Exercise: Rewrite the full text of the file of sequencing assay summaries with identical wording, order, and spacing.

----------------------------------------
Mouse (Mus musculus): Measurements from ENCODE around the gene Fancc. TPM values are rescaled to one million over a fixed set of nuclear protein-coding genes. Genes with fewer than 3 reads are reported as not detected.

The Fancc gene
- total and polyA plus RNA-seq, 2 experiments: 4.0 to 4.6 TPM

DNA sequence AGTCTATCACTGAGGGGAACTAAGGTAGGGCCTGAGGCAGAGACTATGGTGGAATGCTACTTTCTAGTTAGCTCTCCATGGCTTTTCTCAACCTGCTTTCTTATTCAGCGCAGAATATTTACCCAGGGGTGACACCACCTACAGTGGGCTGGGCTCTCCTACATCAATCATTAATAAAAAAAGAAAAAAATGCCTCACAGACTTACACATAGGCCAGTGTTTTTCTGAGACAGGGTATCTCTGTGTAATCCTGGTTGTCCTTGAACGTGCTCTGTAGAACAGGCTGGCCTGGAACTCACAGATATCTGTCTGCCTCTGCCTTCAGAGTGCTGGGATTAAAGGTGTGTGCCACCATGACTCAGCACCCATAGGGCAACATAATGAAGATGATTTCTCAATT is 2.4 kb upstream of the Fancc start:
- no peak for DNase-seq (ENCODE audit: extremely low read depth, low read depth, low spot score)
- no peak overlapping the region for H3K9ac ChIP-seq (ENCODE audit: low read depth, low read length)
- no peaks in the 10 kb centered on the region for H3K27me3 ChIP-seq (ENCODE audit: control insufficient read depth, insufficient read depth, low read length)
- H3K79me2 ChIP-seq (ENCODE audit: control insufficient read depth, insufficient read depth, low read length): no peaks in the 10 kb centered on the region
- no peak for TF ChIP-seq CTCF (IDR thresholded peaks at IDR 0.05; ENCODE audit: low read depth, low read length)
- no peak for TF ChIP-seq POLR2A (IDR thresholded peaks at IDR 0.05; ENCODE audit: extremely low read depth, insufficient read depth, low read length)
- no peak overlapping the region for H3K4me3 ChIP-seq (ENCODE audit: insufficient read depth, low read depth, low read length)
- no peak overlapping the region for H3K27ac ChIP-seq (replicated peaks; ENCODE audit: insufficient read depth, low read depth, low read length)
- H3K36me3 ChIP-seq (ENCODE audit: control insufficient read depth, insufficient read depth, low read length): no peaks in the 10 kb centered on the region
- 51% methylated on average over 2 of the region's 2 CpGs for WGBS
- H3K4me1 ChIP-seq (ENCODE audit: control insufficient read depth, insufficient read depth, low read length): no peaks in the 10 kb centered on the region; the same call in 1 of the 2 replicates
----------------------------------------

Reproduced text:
Mouse (Mus musculus): Measurements from ENCODE around the gene Fancc. TPM values are rescaled to one million over a fixed set of nuclear protein-coding genes. Genes with fewer than 3 reads are reported as not detected.

The Fancc gene
- total and polyA plus RNA-seq, 2 experiments: 4.0 to 4.6 TPM

DNA sequence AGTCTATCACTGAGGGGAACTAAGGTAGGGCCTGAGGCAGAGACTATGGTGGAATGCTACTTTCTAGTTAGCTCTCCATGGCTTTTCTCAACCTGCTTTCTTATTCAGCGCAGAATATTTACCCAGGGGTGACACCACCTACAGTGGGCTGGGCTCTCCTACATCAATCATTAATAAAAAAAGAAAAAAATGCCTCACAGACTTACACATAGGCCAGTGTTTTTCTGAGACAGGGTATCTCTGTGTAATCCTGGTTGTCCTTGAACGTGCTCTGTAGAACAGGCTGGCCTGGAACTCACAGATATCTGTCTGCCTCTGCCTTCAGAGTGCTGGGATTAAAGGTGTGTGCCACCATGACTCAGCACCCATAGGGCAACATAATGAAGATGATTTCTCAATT is 2.4 kb upstream of the Fancc start:
- no peak for DNase-seq (ENCODE audit: extremely low read depth, low read depth, low spot score)
- no peak overlapping the region for H3K9ac ChIP-seq (ENCODE audit: low read depth, low read length)
- no peaks in the 10 kb centered on the region for H3K27me3 ChIP-seq (ENCODE audit: control insufficient read depth, insufficient read depth, low read length)
- H3K79me2 ChIP-seq (ENCODE audit: control insufficient read depth, insufficient read depth, low read length): no peaks in the 10 kb centered on the region
- no peak for TF ChIP-seq CTCF (IDR thresholded peaks at IDR 0.05; ENCODE audit: low read depth, low read length)
- no peak for TF ChIP-seq POLR2A (IDR thresholded peaks at IDR 0.05; ENCODE audit: extremely low read depth, insufficient read depth, low read length)
- no peak overlapping the region for H3K4me3 ChIP-seq (ENCODE audit: insufficient read depth, low read depth, low read length)
- no peak overlapping the region for H3K27ac ChIP-seq (replicated peaks; ENCODE audit: insufficient read depth, low read depth, low read length)
- H3K36me3 ChIP-seq (ENCODE audit: control insufficient read depth, insufficient read depth, low read length): no peaks in the 10 kb centered on the region
- 51% methylated on average over 2 of the region's 2 CpGs for WGBS
- H3K4me1 ChIP-seq (ENCODE audit: control insufficient read depth, insufficient read depth, low read length): no peaks in the 10 kb centered on the region; the same call in 1 of the 2 replicates